The National Journal’s Ron Fournier uses unsuccessful Republican Presidential candidate Mitt Romney’s bitter claim to donors that he lost because President Barack Obama offered a slew of tempting “gifts” to key constituencies to look at the five “gifts” Romney gave America. It’s worth looking at them here:
1) The race card. It arrived by air, not mail, but it was nonetheless a campaign hallmark when Romney’s team falsely accused Obama of gutting welfare-to-work legislation signed by President Clinton. The Romney campaign knowingly exploited the anxieties of some white, working-class voters who see welfare as a handout to minorities (despite the fact that more whites than blacks get government assistance).
Indeed, it was defined as the race card by many Americans including many African-Americans but in the end if probably helped Obama. So much for all the about how Obama couldn’t get a large part of the African-American vote out. The outage over the Romney campaign’s playing of this card was real and intense and made Democrat GOTV easier.
2) Class war. Another gift that wouldn’t stop giving, Romney declared that his campaign wouldn’t worry about the 47 percent of the electorate that was unlikely to vote for him because they paid no income taxes and were dependent on the government. Yes, there is an element of racial politics in this cynical construct, but we won’t look a gift horse in the mouth. Fittingly, Romney finished with about 47 percent of the vote.
And his comments about Obama winning to due “gifts” was a slightly revised version of his 47% comments.
3) Civil war. Losing to an incumbent yoked to a weak economy leads to introspection, which is a fancy word for retribution. Republicans are at war over the question of whether to fight or bow to demographic change. Louisiana Gov. Bobby Jindal, a potential 2016 presidential candidate, knows that citing “gifts” to blacks and Hispanics is no way to broaden the party’s appeal. Asked about Romney’s comments, the incoming chairman of the Republican Governors Association became visibly agitated, according to Politico. “No, I think that’s absolutely wrong,” he said at a press conference that opened the RGA’s postelection meeting. “We have got to stop dividing the American voters. We need to go after 100 percent of the votes, not 53 percent.”
Who among the Baby Boomers who admired George Romney ever would have thought that his son would come down on the side of not just the far right but part of the GOP which sees unable to realize that growing groups that are now Democratic-leaning should not be dissed or insulted by attracted to the Republican Party by the power of thoughtful arguments and affirmative ideas?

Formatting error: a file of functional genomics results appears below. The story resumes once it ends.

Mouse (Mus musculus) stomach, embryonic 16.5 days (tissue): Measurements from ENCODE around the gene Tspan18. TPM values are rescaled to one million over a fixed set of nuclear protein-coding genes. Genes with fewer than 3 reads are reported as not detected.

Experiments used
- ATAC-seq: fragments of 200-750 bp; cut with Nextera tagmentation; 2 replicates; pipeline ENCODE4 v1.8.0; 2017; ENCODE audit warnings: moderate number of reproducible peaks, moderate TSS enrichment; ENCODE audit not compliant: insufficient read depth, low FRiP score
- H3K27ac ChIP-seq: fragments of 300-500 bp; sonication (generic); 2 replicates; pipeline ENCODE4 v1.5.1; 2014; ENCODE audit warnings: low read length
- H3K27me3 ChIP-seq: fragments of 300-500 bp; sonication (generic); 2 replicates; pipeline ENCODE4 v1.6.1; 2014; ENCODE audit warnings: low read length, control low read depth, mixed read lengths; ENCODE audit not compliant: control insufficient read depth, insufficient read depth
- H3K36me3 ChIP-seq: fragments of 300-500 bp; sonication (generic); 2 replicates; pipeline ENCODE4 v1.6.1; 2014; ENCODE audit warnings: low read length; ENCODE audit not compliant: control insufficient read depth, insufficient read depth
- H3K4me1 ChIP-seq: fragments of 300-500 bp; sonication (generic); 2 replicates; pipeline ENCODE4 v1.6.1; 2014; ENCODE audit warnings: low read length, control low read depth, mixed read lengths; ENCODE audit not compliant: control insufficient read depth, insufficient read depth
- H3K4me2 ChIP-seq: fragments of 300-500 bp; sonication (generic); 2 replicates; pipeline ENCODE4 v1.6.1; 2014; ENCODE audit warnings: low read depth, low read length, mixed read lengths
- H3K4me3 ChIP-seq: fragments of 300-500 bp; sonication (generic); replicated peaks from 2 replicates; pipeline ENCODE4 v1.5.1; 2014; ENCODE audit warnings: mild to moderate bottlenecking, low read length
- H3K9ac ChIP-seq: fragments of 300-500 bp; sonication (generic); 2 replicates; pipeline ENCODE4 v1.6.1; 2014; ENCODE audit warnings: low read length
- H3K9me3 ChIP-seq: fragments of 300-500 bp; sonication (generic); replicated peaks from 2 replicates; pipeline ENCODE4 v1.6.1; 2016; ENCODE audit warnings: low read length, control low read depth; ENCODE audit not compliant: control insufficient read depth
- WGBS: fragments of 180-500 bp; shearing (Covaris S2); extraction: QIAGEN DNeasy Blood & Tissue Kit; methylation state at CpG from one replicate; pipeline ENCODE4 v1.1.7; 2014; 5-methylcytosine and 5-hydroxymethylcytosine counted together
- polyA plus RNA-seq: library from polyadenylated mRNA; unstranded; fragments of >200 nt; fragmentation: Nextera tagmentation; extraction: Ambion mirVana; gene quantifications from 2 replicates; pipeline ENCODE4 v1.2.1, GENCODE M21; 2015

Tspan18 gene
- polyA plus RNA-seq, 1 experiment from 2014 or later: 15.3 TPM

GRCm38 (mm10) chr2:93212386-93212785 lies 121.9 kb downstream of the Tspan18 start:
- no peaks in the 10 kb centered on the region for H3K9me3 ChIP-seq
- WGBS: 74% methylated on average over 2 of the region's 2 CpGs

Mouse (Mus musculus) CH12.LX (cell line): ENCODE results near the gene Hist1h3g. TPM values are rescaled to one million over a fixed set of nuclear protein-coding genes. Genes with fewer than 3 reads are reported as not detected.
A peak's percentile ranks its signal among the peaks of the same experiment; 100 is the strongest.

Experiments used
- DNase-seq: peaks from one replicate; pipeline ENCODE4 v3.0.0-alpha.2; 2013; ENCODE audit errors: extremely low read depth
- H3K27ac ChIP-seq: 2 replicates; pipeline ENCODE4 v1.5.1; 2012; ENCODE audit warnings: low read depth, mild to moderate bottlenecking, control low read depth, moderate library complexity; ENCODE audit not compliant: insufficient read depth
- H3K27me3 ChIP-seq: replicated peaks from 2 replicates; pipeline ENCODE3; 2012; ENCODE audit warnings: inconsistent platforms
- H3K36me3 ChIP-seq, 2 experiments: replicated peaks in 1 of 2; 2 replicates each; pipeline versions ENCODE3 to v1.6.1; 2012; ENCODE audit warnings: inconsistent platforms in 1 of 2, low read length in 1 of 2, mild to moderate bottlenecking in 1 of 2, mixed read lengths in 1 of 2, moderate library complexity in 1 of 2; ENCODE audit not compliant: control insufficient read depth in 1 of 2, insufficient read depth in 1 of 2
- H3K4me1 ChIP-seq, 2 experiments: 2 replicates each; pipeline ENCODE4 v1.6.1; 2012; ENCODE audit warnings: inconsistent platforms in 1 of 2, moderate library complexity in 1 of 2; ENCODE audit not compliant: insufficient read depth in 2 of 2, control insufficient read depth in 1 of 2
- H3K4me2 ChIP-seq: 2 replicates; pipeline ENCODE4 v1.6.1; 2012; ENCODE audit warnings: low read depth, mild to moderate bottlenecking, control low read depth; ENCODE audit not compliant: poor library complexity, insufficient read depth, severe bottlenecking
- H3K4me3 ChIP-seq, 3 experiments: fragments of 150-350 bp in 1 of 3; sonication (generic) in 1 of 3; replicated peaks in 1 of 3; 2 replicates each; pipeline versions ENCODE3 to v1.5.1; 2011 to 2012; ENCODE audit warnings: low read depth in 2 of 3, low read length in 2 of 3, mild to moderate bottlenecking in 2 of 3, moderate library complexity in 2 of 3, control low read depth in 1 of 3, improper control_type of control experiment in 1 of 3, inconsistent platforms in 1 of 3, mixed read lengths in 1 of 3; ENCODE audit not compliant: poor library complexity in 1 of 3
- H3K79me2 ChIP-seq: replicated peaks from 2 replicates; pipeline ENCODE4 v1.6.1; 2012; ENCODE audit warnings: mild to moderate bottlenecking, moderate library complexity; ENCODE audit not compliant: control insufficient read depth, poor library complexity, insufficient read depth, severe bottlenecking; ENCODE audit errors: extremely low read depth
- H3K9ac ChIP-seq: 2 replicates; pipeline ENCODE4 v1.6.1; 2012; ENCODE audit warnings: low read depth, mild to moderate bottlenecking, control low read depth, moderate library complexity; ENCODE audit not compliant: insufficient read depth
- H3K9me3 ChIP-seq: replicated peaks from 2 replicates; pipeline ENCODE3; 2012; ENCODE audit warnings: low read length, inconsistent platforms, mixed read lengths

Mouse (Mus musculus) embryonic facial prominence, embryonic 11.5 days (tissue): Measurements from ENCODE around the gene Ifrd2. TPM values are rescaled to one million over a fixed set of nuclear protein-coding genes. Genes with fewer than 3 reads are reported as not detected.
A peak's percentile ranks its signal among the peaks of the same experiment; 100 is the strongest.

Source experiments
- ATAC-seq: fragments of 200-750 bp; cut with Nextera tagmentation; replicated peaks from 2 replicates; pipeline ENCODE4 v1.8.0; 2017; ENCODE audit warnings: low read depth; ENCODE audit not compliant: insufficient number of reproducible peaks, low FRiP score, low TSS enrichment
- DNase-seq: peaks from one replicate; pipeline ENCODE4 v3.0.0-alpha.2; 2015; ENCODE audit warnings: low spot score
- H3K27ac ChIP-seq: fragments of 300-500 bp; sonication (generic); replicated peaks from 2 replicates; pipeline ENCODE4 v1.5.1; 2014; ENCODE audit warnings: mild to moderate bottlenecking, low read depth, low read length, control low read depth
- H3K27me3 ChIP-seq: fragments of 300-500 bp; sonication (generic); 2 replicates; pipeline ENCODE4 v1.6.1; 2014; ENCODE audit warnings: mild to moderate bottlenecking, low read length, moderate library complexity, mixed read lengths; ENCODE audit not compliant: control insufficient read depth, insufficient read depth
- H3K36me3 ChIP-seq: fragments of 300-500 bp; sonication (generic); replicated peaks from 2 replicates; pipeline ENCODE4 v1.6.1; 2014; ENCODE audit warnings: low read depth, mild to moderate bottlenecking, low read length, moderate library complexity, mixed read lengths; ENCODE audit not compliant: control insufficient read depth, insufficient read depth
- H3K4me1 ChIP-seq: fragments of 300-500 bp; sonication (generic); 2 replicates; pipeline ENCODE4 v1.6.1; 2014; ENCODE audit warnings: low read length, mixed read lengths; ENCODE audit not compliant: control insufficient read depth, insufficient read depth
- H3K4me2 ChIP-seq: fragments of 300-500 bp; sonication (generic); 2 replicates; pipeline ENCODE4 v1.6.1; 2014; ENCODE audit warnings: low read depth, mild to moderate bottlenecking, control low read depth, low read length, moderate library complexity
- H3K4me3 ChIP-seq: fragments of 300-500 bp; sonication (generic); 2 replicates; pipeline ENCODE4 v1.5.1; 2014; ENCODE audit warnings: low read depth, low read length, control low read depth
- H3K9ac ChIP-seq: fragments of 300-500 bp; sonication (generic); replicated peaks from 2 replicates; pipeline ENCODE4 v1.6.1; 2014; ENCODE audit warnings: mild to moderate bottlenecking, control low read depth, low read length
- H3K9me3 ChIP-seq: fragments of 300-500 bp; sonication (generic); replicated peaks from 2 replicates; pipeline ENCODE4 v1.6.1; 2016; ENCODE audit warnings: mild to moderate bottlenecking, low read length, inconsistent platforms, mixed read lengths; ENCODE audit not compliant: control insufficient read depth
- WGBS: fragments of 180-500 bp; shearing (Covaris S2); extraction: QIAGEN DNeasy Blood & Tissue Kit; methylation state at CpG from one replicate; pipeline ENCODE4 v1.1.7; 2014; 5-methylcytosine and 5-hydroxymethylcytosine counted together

4) Flip-flops flop. For those who believe authenticity is a crucial attribute for a candidate, Romney’s defeat is a gift. He paid for “evolving” on so many issues. A lesson for candidates: Obama’s victory suggests that voters don’t have to agree with every one of your policies or even fully approve of your job performance to support you–if they believe that you’re comfortable in your own skin, with a consistent hold on some values.
Romney just didn’t produce enough flip flops to fill up a Walmart. He produced enough flip flops to send to China go fill its entire quota of flip flops exported to the world.
5) Open fundraisers. Romney made the 47 percent comment at a fundraiser that he thought was private. He spoke of “gifts” on a conference call to donors, not realizing that reporters were listening. If future presidents and presidential candidates open their fundraisers to the media–or at least learn that they can’t say one thing to all voters and another to high-dollar friends–that would be a gift.
It was more than that. Listening to the 48% tape or reading about his latest reaffirmation of what he originally said on the 47% tape, this wasn’t a case like the Wizard of Oz revealing a little man hidden behind the curtain. It was case of revealing a limit-perspective, little man who had taken off his mask he wore to the world and media behind the curtain. Republicans may be hurting now but — just like America — they may have dodged a long term political bullet in being spared a Romney Presidency.
UPDATE: Josh Marshall takes a look at how some past losing Presidential candidates left the stage and what happened to them and their clout. Then he writes:
But I think we may be in even new territory with Mitt Romney’s shuffle off the national stage. It’s not too much to say that Romney is now uniting the country across party lines that he’s someone who should leave as soon as possible and not say anything publicly again. Actually scratch that. Democrats are starting to think that having Romney around and continuing to dump on a broad range of Americans might be pretty awesome.
More seriously, it goes without saying that Romney was never more than a tolerated transplant among professional conservatives. His bonafides were doubted. We know all this. So it’s ironic that Republicans are uniting in calls to get off the national stage once and for all precisely because he’s continuing to make the kind of makers-and-takers type statements you might hear on a particularly feral and untethered rightwing blog.
It’s an amazing denouement. It puts the whole race in a new, if not surprising, perspective.
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